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Harness Opens Up CD Platform with Source-Available Edition for DevOps

DevOps platform vendor Harness opens up its continuous delivery technology as a free source-available offering to boost adoption and contributions.

DevOps platform vendor Harness on Jan. 19 opened up its continuous delivery technology with the release of a free source-available community edition.

Founded in 2016, Harness built its own CD capabilities as a proprietary technology. Continuous delivery technology is a key part of modern DevOps practices, enabling the rapid deployment of developer code into production. CD is often paired with continuous integration (CI), which provides a workflow for integrating developer code into projects. In May 2021, the San Francisco-based company acquired CI vendor, which had its own open-source platform. As part of the acquisition, Harness committed to having more open code overall.

The CD module is being made available under what is known as a source-available license. It is not an Open Source Initiative (OSI)-approved open-source license, but it does provide many of the same benefits. A source-available license means that all of the source code is open and available for people to use, but with one key caveat. As part of a source-available license, users cannot use the code to build a commercial CD service.

The source-available license that Harness is using is known as the PolyForm Shield License.

"The reason we chose it is because we want to give all the goodness of open source, which is that source code is 100% available and end users can start using it for free," Jyoti Bansal, founder and CEO of Harness, told ITPro Today. "But we want to make sure that as a business, we are not giving it out so that different platforms and competitors can start monetizing it."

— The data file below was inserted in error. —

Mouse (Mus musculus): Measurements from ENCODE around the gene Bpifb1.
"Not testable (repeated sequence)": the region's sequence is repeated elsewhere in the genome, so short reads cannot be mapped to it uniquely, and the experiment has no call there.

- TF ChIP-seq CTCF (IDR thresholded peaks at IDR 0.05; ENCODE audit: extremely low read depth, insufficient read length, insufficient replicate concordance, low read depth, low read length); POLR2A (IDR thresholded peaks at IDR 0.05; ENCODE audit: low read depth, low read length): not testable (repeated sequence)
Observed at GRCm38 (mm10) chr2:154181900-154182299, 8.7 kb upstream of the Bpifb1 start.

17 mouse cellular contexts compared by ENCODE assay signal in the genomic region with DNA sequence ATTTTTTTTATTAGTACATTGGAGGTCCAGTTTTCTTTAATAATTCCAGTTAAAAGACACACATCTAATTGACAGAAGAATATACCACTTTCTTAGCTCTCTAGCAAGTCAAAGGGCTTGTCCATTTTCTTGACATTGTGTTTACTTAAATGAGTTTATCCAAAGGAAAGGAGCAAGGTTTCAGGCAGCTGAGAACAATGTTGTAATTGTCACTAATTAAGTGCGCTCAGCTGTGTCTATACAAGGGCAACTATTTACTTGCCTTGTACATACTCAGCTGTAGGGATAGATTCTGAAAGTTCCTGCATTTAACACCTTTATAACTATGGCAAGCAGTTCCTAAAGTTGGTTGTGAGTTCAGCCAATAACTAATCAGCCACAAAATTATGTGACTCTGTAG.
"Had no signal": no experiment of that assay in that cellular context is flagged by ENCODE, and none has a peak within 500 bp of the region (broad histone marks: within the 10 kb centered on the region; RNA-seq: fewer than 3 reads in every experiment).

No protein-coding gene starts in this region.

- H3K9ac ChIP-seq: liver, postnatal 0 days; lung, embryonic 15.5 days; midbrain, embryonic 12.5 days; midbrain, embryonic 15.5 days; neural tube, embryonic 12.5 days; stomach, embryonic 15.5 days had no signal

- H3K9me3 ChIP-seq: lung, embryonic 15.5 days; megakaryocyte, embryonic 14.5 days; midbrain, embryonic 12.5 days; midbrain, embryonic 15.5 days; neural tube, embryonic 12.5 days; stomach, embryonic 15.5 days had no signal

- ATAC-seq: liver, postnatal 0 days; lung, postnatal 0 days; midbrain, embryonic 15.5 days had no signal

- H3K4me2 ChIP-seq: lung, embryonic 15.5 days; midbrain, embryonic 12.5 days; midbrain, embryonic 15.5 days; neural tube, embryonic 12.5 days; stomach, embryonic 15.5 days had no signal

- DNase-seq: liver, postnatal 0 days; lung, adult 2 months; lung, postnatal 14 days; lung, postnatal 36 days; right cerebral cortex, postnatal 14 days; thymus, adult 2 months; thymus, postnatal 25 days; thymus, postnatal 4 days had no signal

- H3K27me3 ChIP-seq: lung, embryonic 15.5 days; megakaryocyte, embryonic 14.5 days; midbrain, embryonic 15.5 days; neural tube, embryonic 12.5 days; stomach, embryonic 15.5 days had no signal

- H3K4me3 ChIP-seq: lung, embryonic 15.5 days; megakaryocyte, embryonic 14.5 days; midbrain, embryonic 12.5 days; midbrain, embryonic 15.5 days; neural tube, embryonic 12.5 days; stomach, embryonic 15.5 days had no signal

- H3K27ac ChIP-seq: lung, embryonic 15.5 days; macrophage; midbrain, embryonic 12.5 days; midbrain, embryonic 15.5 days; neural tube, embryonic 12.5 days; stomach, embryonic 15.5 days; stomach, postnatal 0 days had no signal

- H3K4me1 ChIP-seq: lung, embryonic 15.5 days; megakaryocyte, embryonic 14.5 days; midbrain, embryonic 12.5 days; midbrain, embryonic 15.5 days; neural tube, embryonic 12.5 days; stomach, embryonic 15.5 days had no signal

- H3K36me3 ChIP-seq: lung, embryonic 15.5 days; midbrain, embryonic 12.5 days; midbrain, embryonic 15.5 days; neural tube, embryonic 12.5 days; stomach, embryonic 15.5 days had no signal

Source-Available DevOps vs. Open-Source DevOps for Harness CD

There have been concerns in recent years about vendors, often cloud providers, taking open source code and using it to build a full service.

Bansal cited Elastic as one such example, where Amazon Web Services (AWS) had built its own service using the open source code for the Elasticsearch project. Elastic responded in April 2021 by creating a new source-available license that restricts the use of its code by AWS. For its part, AWS forked the original open source code and created its own project, OpenSearch.

Harness is looking to avoid what Elastic experienced, which is why it didn't go with a completely open-source license, which would have enabled a competitor or a cloud vendor to monetize the code in a competitive way against Harness.

"The world of open source has a history, and a community around it. We respect that, and we want to participate in it," Bansal said. "But we want to make sure that we have the ability to monetize."

Source-Available CD Is Part of Larger Harness DevOps Efforts

The Harness CI technology, which was acquired in 2021 from, remains under an open-source Apache license, with no plans to change.

Bansal explained that as opposed to Harness CD, which had previously only been available as proprietary code and was entirely developed by Harness, the Harness CI code got its start as open source code with an open-source community.

However, having code where the source code is available is only one part of an open-source model. The other key part is getting contributions and collaborating with a broader community, beyond just one individual company.

"That is our intent, that we want developers to contribute code, features, bug fixes and all sorts of things," Bansal said.

Beyond just the CI and CD components that now both have freely available code, Harness also has a feature flag module that is useful for enabling progressive delivery approaches for DevOps.

"Eventually all our modules will have a source-available or open-source kind of model – that's the strategy," Bansal said.

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